Department of Public Utilities

Water Conservation Program

Tips & Resources

EyeOnWaterWater conservation provides many benefits. Beyond being mindful of one of our more precious resources, it helps reduce the water system’s energy usage because less pumping is required, and it puts less of a demand on our sewer and wastewater infrastructure, meaning less maintenance is required, all of which helps to keep rates low.

Irrigation Timer Video Tutorials
It is important that customers set their irrigation controllers to follow the City of Fresno Outdoor Water Use Schedule.  There are a number of videos available online that help customers learn to program and use their irrigation controllers.  Customers are encouraged to research and understand the proper use of their timers for maximum water conservation.  A few videos for the most popular timers are listed below

External Web Links
There are a variety of water conservation resources available online for customers to access.

Water Conservation Tips
Making small adjustments to daily activities and routines can help customers save hundreds of gallons each year.  Conservation not only helps customers to lower water bills, but it also helps to preserve this precious resource for future generations.

General Indoor Water Conservation Tips

Easy ways to reduce water use indoors:

  1. Fix Leaks
    Saves up to 110 gallons each month
  2. Fill the bathtub halfway or less
    Saves 12 gallons per bath
  3. Recycle indoor water & use for plants
    Saves gallons of water each month
  4. Install a high-efficiency toilet
    Saves 19 gallons per person per day
  5. Turn off the water when brushing teeth or shaving
    Saves 10 gallons per person per day
  6. Wash full loads of clothes & dishes
    Washer: saves 15-45 gallons per load
    Dishwasher: saves 5-15 gallons per load
  7. Install aerators
    Saves 1.2 gallons per person per day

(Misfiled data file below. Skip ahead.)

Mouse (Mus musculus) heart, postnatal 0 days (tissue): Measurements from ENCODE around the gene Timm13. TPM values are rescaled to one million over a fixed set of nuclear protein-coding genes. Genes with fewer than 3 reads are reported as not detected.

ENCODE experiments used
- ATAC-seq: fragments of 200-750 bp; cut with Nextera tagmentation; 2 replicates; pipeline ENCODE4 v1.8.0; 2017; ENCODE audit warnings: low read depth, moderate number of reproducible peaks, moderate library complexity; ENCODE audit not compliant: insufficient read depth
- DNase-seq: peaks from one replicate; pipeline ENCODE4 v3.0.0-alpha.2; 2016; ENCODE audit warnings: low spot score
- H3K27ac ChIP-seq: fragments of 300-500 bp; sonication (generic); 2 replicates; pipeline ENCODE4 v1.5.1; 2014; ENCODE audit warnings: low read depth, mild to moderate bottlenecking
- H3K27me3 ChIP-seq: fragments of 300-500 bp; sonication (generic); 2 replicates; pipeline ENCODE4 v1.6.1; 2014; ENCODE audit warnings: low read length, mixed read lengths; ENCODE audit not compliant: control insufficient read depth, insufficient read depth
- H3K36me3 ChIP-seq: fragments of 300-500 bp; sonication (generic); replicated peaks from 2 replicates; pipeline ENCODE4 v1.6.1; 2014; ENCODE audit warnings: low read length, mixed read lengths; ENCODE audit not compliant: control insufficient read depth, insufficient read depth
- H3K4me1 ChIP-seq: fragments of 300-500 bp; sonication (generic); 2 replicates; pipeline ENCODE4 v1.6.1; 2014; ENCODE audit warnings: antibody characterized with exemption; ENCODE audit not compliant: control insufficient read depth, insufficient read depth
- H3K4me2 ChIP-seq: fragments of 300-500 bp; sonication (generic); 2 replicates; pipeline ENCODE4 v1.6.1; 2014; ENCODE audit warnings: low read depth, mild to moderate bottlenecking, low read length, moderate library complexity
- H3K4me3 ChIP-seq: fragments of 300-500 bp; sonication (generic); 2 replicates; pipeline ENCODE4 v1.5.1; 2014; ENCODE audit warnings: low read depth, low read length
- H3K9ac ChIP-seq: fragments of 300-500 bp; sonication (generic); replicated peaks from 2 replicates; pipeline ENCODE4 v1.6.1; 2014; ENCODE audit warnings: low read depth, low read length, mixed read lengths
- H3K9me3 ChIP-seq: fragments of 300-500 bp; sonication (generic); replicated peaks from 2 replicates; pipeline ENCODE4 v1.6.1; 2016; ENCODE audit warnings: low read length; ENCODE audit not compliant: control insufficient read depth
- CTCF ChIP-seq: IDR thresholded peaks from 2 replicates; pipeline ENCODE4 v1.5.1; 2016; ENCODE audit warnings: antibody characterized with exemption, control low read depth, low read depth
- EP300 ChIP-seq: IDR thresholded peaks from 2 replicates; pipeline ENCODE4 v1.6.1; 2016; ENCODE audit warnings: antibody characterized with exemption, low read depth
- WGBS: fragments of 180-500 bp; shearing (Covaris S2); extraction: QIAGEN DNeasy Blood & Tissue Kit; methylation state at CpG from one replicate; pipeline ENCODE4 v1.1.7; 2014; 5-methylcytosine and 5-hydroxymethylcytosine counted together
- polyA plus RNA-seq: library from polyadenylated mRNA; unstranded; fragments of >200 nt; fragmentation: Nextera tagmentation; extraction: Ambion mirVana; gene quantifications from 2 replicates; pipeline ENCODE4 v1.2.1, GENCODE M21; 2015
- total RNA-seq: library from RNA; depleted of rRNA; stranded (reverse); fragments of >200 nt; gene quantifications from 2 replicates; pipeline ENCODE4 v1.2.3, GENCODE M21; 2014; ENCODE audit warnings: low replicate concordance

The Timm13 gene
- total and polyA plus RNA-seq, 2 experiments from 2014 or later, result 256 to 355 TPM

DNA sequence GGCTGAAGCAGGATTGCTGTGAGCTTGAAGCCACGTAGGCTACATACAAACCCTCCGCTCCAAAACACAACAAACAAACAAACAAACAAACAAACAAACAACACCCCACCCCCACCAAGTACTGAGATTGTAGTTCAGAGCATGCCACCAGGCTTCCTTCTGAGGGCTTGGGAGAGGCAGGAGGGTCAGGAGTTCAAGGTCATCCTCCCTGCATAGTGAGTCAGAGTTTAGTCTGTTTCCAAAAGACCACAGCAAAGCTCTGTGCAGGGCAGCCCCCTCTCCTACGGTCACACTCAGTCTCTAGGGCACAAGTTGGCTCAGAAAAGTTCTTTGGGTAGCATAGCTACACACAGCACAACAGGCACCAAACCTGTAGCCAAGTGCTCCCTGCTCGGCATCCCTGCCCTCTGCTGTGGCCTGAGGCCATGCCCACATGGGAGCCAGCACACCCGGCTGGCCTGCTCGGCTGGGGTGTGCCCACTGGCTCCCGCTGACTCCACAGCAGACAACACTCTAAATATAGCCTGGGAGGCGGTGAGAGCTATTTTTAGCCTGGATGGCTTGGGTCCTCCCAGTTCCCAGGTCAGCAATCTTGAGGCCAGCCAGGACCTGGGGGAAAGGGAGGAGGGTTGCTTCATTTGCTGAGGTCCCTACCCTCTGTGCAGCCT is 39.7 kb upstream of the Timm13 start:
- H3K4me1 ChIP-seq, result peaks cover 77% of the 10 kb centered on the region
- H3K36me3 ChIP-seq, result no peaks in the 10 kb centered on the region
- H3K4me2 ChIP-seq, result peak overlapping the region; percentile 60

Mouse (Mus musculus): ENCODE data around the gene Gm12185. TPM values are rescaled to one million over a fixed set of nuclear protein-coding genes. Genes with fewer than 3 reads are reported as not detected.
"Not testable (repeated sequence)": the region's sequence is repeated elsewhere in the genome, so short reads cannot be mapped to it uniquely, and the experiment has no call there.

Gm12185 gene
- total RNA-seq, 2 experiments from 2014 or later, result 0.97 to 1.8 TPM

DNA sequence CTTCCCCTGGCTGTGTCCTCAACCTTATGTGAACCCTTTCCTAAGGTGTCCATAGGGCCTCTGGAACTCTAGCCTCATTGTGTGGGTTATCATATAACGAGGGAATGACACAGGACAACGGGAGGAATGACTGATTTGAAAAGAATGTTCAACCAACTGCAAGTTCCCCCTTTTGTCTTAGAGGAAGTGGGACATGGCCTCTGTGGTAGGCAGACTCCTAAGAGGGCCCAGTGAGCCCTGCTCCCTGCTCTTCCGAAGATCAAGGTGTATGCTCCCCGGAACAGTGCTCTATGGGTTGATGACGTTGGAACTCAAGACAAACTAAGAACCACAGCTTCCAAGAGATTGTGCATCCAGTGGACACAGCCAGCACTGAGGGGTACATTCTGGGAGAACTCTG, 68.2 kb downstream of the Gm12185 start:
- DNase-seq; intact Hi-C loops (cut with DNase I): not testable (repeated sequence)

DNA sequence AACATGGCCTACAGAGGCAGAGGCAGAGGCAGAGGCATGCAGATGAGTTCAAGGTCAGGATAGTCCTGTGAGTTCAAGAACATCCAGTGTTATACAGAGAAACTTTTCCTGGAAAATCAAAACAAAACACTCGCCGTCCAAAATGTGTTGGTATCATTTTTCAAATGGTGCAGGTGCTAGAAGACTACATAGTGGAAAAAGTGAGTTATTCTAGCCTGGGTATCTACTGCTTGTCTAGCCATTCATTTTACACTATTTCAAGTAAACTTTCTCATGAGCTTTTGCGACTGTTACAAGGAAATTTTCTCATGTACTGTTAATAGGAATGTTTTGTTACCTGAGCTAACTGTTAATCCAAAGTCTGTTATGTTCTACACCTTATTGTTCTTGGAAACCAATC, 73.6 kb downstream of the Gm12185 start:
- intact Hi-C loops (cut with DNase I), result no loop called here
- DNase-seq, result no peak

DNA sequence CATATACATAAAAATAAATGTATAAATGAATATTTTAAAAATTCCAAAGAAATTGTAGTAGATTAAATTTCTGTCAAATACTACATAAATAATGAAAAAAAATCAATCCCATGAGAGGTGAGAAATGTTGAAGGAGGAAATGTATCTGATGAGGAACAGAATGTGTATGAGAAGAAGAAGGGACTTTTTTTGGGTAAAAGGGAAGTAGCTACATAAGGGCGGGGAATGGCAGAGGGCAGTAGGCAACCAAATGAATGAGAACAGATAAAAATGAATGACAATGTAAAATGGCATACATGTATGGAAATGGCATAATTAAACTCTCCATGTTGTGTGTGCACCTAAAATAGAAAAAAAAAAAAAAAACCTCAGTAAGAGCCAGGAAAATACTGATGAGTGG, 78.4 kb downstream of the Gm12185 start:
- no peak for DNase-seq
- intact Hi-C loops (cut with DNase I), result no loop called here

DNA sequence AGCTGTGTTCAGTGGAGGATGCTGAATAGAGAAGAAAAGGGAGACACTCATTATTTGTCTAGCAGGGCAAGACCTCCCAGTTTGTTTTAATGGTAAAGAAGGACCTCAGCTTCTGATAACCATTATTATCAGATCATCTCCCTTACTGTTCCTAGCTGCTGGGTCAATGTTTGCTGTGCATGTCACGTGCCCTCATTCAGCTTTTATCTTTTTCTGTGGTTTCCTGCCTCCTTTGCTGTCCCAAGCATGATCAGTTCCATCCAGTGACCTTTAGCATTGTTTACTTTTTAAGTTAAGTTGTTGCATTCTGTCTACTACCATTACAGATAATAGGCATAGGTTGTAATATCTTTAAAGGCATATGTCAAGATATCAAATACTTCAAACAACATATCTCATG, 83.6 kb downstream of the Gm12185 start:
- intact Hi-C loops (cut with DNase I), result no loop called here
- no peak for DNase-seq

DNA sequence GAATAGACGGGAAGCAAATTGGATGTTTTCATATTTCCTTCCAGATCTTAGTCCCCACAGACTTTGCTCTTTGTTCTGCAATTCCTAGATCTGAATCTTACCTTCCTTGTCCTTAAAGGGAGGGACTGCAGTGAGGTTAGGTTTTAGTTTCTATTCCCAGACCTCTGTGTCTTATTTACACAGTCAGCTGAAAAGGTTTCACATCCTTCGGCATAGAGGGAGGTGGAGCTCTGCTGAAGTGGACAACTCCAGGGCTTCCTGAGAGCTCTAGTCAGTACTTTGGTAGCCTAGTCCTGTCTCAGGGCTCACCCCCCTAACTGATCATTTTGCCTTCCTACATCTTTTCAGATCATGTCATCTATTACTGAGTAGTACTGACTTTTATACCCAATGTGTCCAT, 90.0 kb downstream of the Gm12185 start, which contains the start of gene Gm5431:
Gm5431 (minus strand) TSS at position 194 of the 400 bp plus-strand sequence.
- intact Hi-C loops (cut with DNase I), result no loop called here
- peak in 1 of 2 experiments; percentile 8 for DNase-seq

8. Shower for only 5 minutes
    Saves 12.5 gallons with a water-efficient showerhead per shower

Source:  https://saveourwater.com

General Outdoor Water Conservation Tips

Easy ways to reduce water use outdoors:

  1. Plant drought-resistant trees & plants
    Saves 30-60 gallons per 1,000 sq. ft. each time you water
  2. Install drip irrigation & add a smart controller
    Saves 15 gallons each time you water & saves 24+ gallons per day
  3. Set mower blades to 3”
    Encourages deeper roots & saves 16-50 gallons per day
  4. Reimagine your yard
    Feed your vegetables & fruits water first because they feed you!  Water-wise plants and shade trees use little or no water once established.  Thirsty plants such as lawn and container plants are the lowest priority.  If you have to cut back, start here.
  5. Adjust sprinkler heads & fix leaks
    Saves 12-15 gallons each time you water & a leak as small as the tip of a ballpoint pen can waste about 6,300 gallons of water per month
  6. Use a broom to clean outdoor areas, rather than a hose
    Saves 8-18 gallons per minute
  7. Use Mulch
    Saves 20-30 gallons per 1,000 sq. ft. each time you water

Source:  https://saveourwater.com

Toilets

Toilets are by far the main source of water use in the home, accounting for nearly 30% of an average home’s indoor water consumption.

  • Upgrade your toilet:  Efficiency measures such as replacing water-guzzling toilets with the latest in low-flush toilet technology helps to conserve and protect the City of Fresno’s water supply.  Recent advancements have allowed toilets to use 1.28 gallons per flush or less while still providing equal or superior performance.  The City of Fresno offers a rebate of up to $100 when replacing an old high water-use toilet with a qualifying High-Efficiency Toilet (HET) that displays a WaterSense label.
  • Check for leaks:  Toilets are notorious for silent leaks and can waste thousands of gallons of water.  It is easy to check for a toilet leak.  Simply put a few drops of food coloring into the tank.  Do not flush the toilet.  If the toilet is leaking, the color will appear in the bowl within 10-15 minutes.  Once you have completed the test, flush the toilet, since food coloring may stain the tank.  If a leak is discovered, check the toilet for worn out, corroded, or bent parts, especially the “flapper” valve.  Most replacement parts are inexpensive, readily available, and easily installed.